The Pixel 3a set the bar for what a budget version of a flagship should be.
Competitor companies, however, neglected to mimic one of the best aspects of the Pixel 3a: its software and support. Remember that for less than $400, the Pixel 3a gave you the newest version of Android on Day 1 as well as monthly security updates like clockwork. Meanwhile, competitors were committing to one Android upgrade (or two if you were lucky) and sporadic security patches. Savvy consumers, of course, saw right through this ruse.
The company that took the most notice, though, was Samsung. Maybe it was the relative failure of the Galaxy S10e combined with Google’s success in the budget tier, but Samsung completely changed its strategy after 2019. At that point, buying something like a Galaxy A phone was pointless, since you would be spending a lot more money than you’d think for a completely sub-par experience. Fast forward to today and the Galaxy A line is filled with great phones at very decent prices.
Likewise, on the software front, Samsung’s modern Galaxy A line gets a solid commitment. In 2019, a user would be lucky if their Galaxy A phone got two years of support with most only getting one Android upgrade. In 2022, higher-end Galaxy A phones get four years of Android upgrades with three-year commitments going to cheaper models. It’s a totally different market.
In other words, you can thank the Google Pixel 3a directly for why the budget and mid-range industry looks the way it does right now.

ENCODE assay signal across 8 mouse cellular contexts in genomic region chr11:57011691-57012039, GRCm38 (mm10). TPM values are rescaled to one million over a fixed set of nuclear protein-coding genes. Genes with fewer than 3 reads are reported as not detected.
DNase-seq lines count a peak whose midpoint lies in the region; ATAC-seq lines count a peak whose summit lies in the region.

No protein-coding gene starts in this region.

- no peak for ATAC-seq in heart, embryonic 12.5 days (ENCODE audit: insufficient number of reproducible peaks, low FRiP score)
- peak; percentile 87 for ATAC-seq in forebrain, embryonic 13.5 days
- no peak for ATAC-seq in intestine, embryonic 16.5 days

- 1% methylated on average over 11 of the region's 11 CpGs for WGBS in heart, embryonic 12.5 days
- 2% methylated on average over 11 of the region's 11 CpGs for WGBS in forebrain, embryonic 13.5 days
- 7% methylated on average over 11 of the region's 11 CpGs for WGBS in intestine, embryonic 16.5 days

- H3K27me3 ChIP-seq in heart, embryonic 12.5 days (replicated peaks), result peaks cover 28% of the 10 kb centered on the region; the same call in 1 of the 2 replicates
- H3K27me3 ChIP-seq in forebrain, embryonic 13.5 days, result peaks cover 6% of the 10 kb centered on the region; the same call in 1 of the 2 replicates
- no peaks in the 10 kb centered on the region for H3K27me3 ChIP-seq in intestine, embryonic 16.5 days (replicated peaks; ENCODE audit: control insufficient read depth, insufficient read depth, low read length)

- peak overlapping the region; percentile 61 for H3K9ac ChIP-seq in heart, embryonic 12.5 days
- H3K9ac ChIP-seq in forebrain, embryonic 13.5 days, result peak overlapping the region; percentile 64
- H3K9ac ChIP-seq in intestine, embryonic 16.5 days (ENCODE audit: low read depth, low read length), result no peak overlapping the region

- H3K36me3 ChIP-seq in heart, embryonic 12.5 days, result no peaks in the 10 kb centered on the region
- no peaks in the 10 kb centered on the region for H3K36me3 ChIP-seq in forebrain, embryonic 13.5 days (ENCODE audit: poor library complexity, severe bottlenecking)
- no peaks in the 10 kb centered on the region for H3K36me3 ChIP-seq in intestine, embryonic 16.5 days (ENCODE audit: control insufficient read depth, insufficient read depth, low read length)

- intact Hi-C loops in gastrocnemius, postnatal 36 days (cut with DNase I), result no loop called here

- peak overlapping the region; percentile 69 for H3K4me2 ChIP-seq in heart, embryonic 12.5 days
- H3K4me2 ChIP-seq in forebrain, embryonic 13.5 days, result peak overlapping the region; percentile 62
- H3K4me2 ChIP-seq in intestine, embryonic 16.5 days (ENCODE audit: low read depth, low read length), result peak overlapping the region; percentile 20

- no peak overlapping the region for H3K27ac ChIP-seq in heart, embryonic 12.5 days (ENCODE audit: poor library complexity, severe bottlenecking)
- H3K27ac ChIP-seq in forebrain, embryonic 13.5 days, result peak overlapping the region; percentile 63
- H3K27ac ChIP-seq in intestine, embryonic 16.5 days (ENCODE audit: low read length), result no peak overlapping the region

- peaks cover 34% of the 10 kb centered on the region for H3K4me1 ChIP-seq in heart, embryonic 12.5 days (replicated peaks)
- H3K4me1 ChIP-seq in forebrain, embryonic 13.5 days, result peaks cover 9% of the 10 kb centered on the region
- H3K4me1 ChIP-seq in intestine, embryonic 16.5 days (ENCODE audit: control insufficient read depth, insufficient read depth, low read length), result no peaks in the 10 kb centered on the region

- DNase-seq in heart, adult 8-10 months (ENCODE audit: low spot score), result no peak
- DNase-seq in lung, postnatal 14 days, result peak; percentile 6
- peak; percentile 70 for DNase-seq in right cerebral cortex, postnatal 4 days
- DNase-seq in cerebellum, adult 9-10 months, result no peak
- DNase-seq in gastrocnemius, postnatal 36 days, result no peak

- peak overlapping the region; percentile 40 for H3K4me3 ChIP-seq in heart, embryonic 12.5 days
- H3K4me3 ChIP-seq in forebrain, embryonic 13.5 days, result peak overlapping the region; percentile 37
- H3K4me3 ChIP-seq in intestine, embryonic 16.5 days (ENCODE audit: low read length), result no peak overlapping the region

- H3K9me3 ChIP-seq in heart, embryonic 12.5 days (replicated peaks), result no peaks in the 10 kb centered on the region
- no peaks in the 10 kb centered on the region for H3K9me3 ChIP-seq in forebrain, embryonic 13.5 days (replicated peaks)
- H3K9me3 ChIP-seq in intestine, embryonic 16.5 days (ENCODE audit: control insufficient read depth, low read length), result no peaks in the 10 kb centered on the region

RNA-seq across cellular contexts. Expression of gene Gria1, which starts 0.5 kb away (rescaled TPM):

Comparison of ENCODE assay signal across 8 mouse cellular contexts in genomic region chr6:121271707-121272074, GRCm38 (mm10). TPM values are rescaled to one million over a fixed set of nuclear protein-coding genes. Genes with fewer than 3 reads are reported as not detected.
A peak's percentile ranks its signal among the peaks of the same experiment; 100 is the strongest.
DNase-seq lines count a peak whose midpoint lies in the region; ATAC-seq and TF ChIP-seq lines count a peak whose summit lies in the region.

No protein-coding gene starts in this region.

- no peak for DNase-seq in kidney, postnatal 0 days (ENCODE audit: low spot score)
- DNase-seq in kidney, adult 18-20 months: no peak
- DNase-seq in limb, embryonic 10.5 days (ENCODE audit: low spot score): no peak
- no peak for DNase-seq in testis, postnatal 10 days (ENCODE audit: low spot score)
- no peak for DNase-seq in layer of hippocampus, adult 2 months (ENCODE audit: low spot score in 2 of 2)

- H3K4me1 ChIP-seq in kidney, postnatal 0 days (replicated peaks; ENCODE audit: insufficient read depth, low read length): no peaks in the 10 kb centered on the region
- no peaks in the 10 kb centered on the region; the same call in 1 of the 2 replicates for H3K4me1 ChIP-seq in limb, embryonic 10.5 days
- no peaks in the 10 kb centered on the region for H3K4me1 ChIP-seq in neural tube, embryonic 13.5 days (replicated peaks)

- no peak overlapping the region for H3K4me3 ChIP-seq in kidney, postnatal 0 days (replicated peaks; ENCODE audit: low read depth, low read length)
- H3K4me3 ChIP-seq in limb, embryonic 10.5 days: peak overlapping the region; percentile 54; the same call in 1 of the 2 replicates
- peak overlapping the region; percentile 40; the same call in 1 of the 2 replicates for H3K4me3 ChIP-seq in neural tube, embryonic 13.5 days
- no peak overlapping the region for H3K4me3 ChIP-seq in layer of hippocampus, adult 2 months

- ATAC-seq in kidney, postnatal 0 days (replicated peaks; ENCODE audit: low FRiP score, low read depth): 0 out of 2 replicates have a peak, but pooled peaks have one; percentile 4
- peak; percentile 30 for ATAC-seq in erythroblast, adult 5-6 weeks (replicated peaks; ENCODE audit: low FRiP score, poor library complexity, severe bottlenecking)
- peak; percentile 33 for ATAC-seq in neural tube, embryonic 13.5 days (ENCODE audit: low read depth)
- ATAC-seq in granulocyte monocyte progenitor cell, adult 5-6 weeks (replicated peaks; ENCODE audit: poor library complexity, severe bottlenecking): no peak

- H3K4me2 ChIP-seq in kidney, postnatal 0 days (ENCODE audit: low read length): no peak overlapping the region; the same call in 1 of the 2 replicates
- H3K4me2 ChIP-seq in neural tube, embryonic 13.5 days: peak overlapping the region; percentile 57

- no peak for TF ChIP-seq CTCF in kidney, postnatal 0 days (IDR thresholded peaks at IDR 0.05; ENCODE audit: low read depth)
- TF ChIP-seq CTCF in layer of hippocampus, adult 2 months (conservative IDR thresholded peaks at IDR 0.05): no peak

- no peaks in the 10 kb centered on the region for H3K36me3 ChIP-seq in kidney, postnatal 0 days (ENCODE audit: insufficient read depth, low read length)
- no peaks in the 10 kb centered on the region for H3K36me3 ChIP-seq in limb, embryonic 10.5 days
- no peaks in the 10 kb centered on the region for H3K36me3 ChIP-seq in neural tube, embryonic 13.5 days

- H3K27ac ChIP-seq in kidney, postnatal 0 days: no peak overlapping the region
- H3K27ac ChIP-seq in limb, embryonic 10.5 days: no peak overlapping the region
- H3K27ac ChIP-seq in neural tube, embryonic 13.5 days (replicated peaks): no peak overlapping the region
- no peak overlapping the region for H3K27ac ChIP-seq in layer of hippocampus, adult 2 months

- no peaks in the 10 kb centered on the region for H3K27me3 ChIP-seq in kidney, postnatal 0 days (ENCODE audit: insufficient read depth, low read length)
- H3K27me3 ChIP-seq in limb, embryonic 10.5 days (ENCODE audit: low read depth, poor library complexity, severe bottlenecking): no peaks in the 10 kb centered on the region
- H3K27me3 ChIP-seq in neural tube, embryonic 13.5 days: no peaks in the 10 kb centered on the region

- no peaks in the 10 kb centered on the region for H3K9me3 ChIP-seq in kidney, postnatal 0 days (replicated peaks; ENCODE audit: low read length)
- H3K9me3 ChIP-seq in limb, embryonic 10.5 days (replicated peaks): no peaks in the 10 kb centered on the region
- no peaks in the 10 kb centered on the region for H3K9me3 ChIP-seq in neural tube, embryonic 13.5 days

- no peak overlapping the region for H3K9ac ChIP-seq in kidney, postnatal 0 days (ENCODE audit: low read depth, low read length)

Google Pixel 3a updates are over, but the “a” line lives on
The Google Pixel 3a was followed up by the Pixel 4a, then the Pixel 4a 5G and a Pixel 5a, the latter of which launched in late 2021. This year, we expect a Google Pixel 6a — possibly even later this month.
Continued reading: How the prices of Google Pixel phones have changed over the years
Clearly, Google isn’t going to stop releasing a-series phones. If the Pixel 6a can repeat the same formula as the Pixel 3a and deliver a Pixel 6-like experience at a price that is close to $400, the thing will fly off shelves. We only hope that Google doesn’t make the mistake Samsung made with the Galaxy S10e — if the Pixel 6a is too close in price to the Pixel 6, it just won’t work.
Regardless, this month marks the end of the original Pixel 3a. We probably won’t be seeing any more Google Pixel 3a updates, but we can reflect on its importance in the smartphone history books. So much has changed since it launched and the industry is much better for it.
Here’s to you, Pixel 3a: gone too soon, but not forgotten.